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Is the worst over for Apple Inc. (NASDAQ:AAPL)? The short-term speculative crowd seems to think so, as evidenced by recent trends in the options pits. At the Chicago Board Options Exchange (CBOE) over the last five days, 93,867 calls have been bought to open, versus 41,811 puts, resulting in a lopsided call/put volume ratio of 2.25.
Broadening the scope a bit, in the last 10 days, Apple option traders have bought to open 276,126 calls on the CBOE, International Securities Exchange (ISE), and NASDAQ OMX PHLX (PHLX), compared to only 141,021 puts. The resulting 10-day call/put volume ratio of 1.96 ranks higher than 95% of the past year's readings. In other words, long calls have rarely been in higher demand over the last 12 months.
It's a good time for these option bulls to jump in the ring, as far as their wallets are concerned. AAPL's Schaeffer's Volatility Index (SVI) has dropped to 19%, which stands in the 8th annual percentile and is just 3 percentage points off an annual low. Short-term Apple Inc. options, therefore, are relatively cheap. Also, Schaeffer's Volatility Scorecard (SVS) stands at 85, indicating that AAPL options are fairly priced, relative to the odds of a big move on the charts.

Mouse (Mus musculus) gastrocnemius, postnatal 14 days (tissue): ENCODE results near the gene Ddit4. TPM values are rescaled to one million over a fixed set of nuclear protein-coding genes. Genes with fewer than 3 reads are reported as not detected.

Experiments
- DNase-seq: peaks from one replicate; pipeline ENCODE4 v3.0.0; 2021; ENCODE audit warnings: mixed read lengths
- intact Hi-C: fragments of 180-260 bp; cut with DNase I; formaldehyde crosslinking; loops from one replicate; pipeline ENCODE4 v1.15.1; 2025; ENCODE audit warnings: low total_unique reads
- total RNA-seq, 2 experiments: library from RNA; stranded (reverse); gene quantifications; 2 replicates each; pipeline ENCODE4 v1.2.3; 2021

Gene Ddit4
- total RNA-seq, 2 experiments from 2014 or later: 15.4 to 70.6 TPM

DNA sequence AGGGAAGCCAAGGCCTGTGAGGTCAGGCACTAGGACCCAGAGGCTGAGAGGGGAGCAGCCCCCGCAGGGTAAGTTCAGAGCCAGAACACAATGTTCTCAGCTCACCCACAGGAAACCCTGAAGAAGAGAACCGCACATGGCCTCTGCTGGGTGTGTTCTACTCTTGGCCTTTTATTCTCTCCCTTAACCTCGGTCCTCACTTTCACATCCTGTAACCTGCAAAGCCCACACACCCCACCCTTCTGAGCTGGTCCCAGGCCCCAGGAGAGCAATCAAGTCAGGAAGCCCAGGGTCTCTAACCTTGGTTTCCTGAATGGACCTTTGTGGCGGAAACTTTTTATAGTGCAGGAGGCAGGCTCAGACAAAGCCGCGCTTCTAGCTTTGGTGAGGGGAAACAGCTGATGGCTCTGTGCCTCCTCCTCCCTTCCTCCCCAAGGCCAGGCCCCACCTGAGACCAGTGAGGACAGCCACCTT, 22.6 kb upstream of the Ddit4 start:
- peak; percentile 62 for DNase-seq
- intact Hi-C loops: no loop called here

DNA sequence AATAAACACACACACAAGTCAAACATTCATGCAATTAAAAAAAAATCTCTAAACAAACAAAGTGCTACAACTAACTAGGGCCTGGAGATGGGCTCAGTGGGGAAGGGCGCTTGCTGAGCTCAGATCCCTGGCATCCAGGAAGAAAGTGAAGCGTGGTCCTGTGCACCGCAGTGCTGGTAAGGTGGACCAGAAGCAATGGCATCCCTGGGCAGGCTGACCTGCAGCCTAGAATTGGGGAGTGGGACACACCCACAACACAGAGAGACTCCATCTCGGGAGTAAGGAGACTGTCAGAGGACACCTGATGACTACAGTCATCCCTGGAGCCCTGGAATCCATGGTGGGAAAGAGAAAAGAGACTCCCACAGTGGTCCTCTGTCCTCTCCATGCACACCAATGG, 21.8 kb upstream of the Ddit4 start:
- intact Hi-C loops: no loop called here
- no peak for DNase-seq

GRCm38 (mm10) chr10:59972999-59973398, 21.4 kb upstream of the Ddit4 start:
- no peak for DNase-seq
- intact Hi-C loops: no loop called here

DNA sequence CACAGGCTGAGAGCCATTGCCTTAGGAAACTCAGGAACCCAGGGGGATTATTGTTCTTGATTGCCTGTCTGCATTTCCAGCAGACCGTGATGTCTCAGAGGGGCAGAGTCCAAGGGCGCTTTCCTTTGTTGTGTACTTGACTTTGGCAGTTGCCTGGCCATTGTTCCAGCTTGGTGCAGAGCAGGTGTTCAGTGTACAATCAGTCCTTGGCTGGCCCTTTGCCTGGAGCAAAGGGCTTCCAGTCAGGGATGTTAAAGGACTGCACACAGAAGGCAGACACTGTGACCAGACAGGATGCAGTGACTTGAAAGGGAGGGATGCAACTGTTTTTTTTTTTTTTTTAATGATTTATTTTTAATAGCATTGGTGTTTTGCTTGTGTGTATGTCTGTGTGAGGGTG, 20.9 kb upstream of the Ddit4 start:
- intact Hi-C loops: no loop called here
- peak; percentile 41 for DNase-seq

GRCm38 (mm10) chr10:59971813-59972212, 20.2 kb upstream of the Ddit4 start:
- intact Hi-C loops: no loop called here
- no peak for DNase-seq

Speaking of the charts, AAPL shares have been trying to stage a recovery since their short-term bottom of $388.87 on June 28. In the ensuing weeks, the stock has gained roughly 17% to its present perch of $455.05. The shares are following the broader market lower today, however, and are poised to close south of their 10-day moving average for only the fourth time since June 28. Meanwhile, long-term Apple watchers will remember that the shares are still trading at a 35% discount to their September 2012 peak at $705.07.
Even in the wake of Apple Inc.'s (NASDAQ:AAPL) rocky 2013, however, the analyst community continues to support Tim Cook and company. Of the 36 analysts that follow the shares, 28 have named the stock a "buy" or better, leaving eight "hold" ratings and not one "sell." The downside for the bulls here is that there is little wiggle room for further votes of confidence, even if the shares continue to muscle higher.